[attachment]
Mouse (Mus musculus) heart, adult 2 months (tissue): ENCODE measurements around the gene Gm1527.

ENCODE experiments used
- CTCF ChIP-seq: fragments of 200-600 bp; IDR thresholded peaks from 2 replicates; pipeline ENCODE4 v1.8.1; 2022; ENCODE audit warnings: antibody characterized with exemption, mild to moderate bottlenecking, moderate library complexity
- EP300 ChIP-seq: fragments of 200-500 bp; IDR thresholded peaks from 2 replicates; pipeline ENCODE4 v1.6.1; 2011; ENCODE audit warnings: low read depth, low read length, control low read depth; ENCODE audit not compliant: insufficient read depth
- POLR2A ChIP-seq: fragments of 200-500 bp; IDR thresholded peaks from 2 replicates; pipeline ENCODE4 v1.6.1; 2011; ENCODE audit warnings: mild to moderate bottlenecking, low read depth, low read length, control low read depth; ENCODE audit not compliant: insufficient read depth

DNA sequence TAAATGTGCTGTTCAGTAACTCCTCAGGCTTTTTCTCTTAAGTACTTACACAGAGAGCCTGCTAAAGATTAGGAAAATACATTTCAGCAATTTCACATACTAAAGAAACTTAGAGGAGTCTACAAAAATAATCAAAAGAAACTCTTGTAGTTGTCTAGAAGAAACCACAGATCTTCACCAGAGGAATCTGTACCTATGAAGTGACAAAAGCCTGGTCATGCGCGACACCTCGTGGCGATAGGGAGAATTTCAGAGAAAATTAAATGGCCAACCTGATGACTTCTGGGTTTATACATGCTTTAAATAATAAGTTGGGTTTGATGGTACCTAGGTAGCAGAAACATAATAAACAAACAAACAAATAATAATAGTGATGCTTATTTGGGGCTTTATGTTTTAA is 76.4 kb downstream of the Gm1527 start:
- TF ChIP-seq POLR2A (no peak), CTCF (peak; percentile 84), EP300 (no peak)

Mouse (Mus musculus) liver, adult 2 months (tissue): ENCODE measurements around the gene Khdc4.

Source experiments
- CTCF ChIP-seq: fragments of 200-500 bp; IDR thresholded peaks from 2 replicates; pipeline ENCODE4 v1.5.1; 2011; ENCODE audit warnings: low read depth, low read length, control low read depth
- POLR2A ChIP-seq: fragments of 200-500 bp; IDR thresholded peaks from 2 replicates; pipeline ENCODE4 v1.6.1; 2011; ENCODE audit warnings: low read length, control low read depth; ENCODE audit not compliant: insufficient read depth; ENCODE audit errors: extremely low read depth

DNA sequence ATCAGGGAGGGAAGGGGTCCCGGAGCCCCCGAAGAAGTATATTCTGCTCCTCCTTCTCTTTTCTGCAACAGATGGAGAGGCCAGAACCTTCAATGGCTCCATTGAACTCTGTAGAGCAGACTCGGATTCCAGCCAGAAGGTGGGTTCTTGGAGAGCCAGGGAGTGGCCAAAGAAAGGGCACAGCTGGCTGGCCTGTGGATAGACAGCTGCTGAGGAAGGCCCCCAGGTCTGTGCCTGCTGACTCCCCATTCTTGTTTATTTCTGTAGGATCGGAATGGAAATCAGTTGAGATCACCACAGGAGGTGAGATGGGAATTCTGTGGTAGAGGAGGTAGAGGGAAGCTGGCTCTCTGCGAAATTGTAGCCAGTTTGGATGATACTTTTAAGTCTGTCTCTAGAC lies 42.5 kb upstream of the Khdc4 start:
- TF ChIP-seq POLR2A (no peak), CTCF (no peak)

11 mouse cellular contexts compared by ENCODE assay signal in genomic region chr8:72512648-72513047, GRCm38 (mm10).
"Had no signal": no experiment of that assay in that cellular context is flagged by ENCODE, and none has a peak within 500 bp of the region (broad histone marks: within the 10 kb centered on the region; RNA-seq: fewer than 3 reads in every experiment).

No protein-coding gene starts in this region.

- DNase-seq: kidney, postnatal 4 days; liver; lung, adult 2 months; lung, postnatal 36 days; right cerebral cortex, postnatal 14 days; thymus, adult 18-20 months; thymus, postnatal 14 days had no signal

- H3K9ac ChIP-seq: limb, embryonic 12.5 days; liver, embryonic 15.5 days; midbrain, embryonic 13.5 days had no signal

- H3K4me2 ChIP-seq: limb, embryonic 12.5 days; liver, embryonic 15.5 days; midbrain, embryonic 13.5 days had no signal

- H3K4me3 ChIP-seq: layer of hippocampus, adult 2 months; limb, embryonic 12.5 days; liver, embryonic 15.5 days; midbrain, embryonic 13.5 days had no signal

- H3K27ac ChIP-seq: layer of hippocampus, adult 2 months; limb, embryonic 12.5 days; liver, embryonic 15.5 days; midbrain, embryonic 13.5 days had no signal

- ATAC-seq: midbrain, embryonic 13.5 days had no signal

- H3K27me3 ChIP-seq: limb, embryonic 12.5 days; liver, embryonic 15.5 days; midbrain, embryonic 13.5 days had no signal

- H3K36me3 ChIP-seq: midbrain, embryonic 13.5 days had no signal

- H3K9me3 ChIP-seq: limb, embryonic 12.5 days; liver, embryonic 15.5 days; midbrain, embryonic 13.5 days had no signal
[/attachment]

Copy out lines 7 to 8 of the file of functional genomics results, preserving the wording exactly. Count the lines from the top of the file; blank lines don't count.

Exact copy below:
- TF ChIP-seq POLR2A (no peak), CTCF (peak; percentile 84), EP300 (no peak)

Mouse (Mus musculus) liver, adult 2 months (tissue): ENCODE measurements around the gene Khdc4.